Cyprus struck a deal Thursday with Israel to set up an electronic monitoring system along the United Nations’ Green Line on the divided Mediterranean island.
“It is an electronic monitoring system that provides us with images 24 hours a day”, the spokesman for the Cypriot Ministry of Defense, Christos Peres, told the Cyprus News Agency, adding that “it’ll be installed at various points on the Green Line”.
The 180-kilometre Green Line has divided the island from east to west since 1974.
The line separates the internationally recognized Republic of Cyprus, a member of the European Union, from the unilaterally declared “Turkish Republic of Northern Cyprus” recognized only by Ankara.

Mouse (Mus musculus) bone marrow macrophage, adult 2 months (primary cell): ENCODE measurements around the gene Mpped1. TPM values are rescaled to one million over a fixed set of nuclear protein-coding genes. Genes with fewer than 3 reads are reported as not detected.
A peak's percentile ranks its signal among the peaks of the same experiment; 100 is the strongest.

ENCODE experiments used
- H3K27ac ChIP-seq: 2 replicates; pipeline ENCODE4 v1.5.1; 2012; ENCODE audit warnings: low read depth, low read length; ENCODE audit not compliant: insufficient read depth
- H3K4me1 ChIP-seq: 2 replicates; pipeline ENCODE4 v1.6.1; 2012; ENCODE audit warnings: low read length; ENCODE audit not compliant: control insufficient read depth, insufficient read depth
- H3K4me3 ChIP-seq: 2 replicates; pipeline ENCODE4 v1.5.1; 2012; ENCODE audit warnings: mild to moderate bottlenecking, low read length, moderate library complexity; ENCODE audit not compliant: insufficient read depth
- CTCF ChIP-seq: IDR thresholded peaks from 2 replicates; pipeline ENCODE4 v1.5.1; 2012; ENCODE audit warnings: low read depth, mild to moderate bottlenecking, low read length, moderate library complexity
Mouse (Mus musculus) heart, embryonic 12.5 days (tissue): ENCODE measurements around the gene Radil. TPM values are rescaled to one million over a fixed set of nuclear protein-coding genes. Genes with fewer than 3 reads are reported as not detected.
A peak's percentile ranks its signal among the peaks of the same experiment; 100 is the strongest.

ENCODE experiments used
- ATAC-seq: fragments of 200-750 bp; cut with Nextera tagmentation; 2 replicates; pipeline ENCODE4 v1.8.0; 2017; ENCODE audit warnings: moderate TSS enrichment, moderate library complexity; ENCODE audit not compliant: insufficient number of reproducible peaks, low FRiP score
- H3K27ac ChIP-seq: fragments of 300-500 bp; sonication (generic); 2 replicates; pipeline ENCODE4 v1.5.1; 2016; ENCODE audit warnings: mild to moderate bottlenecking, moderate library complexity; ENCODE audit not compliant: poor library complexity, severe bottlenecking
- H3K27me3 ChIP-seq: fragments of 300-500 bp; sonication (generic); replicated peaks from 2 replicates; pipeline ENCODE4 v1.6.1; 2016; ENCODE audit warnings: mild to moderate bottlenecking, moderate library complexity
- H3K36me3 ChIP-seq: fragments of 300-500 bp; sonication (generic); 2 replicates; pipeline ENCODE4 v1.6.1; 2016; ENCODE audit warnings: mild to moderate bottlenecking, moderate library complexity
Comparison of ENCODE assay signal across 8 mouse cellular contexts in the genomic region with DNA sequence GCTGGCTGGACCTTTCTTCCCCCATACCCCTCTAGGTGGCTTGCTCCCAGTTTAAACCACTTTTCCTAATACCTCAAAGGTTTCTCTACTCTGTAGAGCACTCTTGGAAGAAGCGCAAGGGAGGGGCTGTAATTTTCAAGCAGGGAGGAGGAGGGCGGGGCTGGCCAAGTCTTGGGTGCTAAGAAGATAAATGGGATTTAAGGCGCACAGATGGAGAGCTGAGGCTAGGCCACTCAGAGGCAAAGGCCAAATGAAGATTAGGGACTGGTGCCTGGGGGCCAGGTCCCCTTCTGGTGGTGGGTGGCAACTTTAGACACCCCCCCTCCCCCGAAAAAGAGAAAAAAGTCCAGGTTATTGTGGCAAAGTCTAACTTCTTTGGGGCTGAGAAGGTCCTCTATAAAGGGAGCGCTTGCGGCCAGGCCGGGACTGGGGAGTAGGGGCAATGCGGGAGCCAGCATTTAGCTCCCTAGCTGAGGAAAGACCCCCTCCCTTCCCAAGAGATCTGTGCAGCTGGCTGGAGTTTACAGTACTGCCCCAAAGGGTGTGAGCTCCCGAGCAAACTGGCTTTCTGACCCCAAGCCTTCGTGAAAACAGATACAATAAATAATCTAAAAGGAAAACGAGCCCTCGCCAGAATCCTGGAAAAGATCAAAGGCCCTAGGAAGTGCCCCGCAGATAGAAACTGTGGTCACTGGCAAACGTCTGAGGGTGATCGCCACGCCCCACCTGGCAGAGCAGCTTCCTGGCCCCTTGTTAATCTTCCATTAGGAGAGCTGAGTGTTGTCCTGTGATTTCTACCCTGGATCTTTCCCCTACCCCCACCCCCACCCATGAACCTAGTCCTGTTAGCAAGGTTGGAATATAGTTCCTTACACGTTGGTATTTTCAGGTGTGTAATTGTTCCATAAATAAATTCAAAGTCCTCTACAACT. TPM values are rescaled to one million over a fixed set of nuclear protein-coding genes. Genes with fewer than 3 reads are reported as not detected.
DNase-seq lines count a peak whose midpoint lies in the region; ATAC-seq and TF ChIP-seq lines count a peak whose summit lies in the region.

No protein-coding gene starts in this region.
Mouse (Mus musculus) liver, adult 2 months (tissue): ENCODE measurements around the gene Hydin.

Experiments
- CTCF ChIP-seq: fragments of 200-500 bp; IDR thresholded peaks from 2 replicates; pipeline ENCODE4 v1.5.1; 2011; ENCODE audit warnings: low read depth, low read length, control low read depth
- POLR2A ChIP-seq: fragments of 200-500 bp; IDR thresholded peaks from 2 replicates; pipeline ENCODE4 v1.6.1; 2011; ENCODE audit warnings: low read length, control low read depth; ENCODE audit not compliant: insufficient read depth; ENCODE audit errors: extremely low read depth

Officials said the system would monitor activities such as smuggling and illegal immigration, as well as provide military intelligence.
The Republic of Cyprus declared in May that it was in a “state of emergency” due to an influx of Syrian migrants that exceeded the capacity of reception centers.
In the past four years, the government says, the number of asylum seekers in Cyprus has reached four percent of its total population, compared to one percent in other European Union countries.
The security system is expected to take three years to complete and cost 27.5 million euros ($32 million).